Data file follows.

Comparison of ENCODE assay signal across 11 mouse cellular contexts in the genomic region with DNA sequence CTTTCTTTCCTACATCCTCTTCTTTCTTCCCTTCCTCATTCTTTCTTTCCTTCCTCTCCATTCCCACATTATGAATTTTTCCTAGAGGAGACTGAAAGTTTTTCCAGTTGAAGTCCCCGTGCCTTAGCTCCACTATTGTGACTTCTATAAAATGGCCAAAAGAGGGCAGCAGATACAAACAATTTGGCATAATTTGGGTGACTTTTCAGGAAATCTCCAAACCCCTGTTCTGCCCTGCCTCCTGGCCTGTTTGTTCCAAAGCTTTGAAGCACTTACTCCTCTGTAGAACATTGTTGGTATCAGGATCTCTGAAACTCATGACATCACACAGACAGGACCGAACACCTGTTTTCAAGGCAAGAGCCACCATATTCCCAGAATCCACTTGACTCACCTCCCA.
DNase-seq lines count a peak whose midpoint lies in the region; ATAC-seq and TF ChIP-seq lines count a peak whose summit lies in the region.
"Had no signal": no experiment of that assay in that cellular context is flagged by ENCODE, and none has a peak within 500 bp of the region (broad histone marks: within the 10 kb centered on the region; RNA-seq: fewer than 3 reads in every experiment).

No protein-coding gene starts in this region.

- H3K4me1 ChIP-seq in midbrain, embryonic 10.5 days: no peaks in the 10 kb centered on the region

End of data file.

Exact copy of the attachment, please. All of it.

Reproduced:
Comparison of ENCODE assay signal across 11 mouse cellular contexts in the genomic region with DNA sequence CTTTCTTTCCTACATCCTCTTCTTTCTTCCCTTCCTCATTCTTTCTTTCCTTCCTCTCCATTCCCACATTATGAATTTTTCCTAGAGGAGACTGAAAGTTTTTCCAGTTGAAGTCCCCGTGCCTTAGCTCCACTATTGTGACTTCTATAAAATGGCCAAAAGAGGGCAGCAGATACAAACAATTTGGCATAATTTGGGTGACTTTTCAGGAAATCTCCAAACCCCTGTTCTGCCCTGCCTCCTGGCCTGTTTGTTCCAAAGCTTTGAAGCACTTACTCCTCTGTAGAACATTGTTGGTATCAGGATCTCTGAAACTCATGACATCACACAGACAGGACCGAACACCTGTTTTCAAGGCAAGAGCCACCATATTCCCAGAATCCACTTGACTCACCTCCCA.
DNase-seq lines count a peak whose midpoint lies in the region; ATAC-seq and TF ChIP-seq lines count a peak whose summit lies in the region.
"Had no signal": no experiment of that assay in that cellular context is flagged by ENCODE, and none has a peak within 500 bp of the region (broad histone marks: within the 10 kb centered on the region; RNA-seq: fewer than 3 reads in every experiment).

No protein-coding gene starts in this region.

- H3K4me1 ChIP-seq in midbrain, embryonic 10.5 days: no peaks in the 10 kb centered on the region